If you’ve crossed your 40s, you may be pretty familiar with osteoporosis—all thanks to the regular aches and pains that are slowly becoming a part of your daily life. To explain simply, osteoporosis leads to weak bones due to tissue loss.
When your body functions correctly, the old bone tissues wear down, making way for new tissues. Now, in osteoporosis, the equation changes. The old tissues break quickly but aren’t replaced by new bones instantly. This leads to thin bones, which are easily susceptible to fractures.
One is at a greater risk of this condition as they grow old. Women are more prone to osteoporosis than their male counterparts, mainly because of the hormonal changes they go through late in life, which impact their bone density. Over 10 million Americans have osteoporosis, of which around 80% are females.
Now let us understand how menopause is responsible for triggering osteoporosis and what are the preventive measures to know. Read on to learn more.
Why Does Osteoporosis Occur in Menopause?
Most of the symptoms or changes a woman goes through in menopause are due to the changes in hormone levels, estrogen in particular. Estrogen isn’t just a reproductive hormone but controls other body functions, including our brain, skeletal system, cardiovascular system, etc.
Now comes the connection between estrogen and our bones. It is essential to mention that estrogen is functional in helping the bones to grow and mature. In the menopause transition phase, the estrogen levels are on a decline. Their numbers dip drastically in menopause. That’s when bone health is impacted massively. Low estrogen levels make the bones break faster but rebuild slowly, resulting in immense bone loss.
Most women will begin experiencing changes in their bone health as they enter the menopause transition phase, which occurs from 40-44 years. The mean age for menopause is 45-55 years, with 51 being the average age in the United States. Women going through menopause prematurely (before 40) or early (before 45) will be susceptible to bone loss much earlier.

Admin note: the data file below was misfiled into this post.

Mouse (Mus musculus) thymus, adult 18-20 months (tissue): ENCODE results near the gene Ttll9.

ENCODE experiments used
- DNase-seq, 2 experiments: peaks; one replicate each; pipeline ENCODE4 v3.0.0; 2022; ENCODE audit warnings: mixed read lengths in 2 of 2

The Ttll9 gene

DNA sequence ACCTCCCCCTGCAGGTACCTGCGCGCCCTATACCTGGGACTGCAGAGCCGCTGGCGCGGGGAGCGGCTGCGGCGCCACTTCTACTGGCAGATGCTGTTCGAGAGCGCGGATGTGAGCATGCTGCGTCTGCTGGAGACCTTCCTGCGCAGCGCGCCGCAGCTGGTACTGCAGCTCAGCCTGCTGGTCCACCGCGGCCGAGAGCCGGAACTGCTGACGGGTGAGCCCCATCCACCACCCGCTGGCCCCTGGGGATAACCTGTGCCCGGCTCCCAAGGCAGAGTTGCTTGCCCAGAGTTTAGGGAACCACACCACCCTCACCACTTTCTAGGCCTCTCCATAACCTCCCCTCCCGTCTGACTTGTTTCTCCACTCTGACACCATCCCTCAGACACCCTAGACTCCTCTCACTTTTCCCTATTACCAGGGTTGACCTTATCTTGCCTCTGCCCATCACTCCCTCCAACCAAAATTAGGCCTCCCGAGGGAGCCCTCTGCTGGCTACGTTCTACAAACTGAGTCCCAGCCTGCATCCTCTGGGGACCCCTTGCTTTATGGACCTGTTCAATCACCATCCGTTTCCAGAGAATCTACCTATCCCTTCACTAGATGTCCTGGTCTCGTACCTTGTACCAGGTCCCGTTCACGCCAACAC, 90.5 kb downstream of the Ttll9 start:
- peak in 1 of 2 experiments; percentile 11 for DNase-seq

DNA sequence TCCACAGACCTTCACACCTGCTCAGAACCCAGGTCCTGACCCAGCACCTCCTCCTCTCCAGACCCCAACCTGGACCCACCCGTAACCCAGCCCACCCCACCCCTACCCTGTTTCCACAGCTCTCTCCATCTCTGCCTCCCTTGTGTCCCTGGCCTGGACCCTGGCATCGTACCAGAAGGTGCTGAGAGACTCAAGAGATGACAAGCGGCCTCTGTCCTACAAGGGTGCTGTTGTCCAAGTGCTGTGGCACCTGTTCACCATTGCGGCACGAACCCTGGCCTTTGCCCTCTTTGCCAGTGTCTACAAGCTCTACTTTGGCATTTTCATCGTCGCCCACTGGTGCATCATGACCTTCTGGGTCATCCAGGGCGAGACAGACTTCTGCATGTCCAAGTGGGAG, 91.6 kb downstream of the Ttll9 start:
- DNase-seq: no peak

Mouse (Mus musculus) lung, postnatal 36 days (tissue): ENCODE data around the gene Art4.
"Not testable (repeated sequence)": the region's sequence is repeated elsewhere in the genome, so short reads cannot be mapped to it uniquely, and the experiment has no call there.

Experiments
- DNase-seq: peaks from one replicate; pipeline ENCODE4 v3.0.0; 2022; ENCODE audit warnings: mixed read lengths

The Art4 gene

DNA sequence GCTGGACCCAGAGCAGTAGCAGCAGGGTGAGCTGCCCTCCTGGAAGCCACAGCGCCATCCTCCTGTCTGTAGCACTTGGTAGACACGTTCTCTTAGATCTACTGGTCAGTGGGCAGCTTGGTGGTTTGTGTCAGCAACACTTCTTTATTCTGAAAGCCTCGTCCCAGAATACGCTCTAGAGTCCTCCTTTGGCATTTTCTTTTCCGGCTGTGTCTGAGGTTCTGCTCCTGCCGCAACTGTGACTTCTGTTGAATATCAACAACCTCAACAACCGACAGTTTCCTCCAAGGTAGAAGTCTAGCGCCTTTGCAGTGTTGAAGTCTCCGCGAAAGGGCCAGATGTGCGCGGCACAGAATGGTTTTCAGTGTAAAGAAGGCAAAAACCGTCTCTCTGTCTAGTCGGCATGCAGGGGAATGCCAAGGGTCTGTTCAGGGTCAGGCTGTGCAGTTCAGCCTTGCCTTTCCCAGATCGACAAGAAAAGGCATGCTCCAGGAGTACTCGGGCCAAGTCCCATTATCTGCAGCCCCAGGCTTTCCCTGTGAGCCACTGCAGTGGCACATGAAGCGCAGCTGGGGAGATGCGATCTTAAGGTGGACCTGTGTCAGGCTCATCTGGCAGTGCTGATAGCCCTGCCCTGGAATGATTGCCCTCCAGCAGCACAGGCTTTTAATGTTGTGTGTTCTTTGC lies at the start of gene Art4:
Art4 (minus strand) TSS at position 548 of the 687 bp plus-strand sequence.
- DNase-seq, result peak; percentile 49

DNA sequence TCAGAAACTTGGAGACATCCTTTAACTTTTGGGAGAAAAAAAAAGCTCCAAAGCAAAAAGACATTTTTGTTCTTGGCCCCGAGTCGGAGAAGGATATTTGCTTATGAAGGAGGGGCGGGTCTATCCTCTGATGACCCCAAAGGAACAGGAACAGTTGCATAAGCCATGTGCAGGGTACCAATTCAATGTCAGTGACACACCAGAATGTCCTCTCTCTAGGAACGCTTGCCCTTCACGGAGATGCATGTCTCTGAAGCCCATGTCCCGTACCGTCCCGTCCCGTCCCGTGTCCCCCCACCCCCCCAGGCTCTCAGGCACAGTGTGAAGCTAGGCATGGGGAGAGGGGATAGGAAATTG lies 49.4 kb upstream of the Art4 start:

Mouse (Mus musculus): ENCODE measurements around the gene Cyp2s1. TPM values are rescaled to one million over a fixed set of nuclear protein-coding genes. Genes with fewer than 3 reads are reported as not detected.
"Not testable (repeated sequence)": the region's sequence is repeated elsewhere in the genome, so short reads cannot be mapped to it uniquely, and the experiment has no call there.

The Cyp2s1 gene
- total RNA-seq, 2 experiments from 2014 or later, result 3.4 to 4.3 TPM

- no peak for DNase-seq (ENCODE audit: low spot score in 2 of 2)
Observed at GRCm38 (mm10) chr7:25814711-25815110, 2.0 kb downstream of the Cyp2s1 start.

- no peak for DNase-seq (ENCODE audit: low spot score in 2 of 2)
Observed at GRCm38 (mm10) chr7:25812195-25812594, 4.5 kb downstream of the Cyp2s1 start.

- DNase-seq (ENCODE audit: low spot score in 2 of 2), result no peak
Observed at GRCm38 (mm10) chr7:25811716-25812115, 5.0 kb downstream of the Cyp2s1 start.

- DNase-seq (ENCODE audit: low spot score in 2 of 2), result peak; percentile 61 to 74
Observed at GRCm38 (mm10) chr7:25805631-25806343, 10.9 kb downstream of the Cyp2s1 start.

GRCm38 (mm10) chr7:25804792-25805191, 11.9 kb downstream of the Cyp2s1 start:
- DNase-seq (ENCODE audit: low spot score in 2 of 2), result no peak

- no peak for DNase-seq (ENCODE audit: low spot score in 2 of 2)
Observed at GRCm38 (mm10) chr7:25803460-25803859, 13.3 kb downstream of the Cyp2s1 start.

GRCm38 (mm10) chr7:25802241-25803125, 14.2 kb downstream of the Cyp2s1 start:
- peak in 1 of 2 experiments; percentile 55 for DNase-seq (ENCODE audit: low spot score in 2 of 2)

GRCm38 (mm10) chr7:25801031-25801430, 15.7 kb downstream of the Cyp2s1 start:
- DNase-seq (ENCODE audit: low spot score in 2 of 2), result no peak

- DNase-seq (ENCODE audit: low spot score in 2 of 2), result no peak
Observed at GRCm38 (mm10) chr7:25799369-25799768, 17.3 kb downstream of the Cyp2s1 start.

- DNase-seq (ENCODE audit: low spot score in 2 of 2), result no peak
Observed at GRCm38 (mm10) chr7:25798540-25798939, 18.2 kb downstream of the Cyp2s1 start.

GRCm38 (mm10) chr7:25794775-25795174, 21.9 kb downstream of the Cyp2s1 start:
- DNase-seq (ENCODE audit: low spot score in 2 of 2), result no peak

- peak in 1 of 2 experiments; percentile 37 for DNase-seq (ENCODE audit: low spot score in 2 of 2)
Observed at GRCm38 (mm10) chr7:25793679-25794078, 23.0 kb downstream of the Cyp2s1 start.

What Are the Symptoms of Osteoporosis?
The symptoms of osteoporosis are a little tricky. In most cases, you will only know that you have this condition once your bone is broken. Some noticeable symptoms that indicate the onset of osteoporosis include :
- Fracture by fragile bones; even a mild impact can cause the bones of your back, hip, wrist, and other areas to break
- There is a loss in height, over 2 inches at a time
- Receding gums, especially if the jaw loses bones
- Bent or stooping spine due to weak vertebrae
- Low back pain; osteoporosis doesn’t affect your back, but the spine weakens to the extent that it loses the ability to tolerate stress
Who is At Risk of Osteoporosis?
Women are at more risk of osteoporosis than their male counterparts. Postmenopausal women are the ones who are more susceptible due to their low estrogen levels. To be more specific, ethnicity plays a significant role in osteoporosis. Women of Asian and Caucasian descent are more prone to this condition. The main reason speculated is their low bone mass, thin stature, and less calcium intake.
7 Effective Tips to Prevent and Manage Osteoporosis After Menopause
If you’ve crossed your 40s, you may be pretty familiar with osteoporosis—all thanks to the regular aches and pains that are slowly becoming a part of your daily life. To explain simply, osteoporosis refers to the medical condition where the bones get fragile due to tissue loss.
1. Exercise Regularly
Maintaining a proper exercise schedule will not just help in keeping your bone health after menopause but will also boost your overall health. Spending at least 30-40 minutes 4-5 days a week will strengthen your muscles and bones. You will even be at a lessened risk of fractures and falls. When you plan to workout to better your bone health, keep the following exercises on your list. They include:
- Weight-bearing exercises such as running, dancing, walking, climbing stairs, and skipping should be on your priority list.
- Strength-training exercises like squats, dumbbells, push-ups, etc., will help keep your back muscles strong.
- Flexibility exercises involve stretches, which should be done slowly without much bouncing. However, never do stretches that need you to flex your spine or bend your waist. You may end up causing self-injury.
- Research has highlighted the benefits of yoga in minimizing the risk of osteoporosis. Practicing yoga regularly helped improve coordination and balance and increased bone density. Some of the yoga poses that yielded great results included tree pose, bridge pose, locust pose, etc.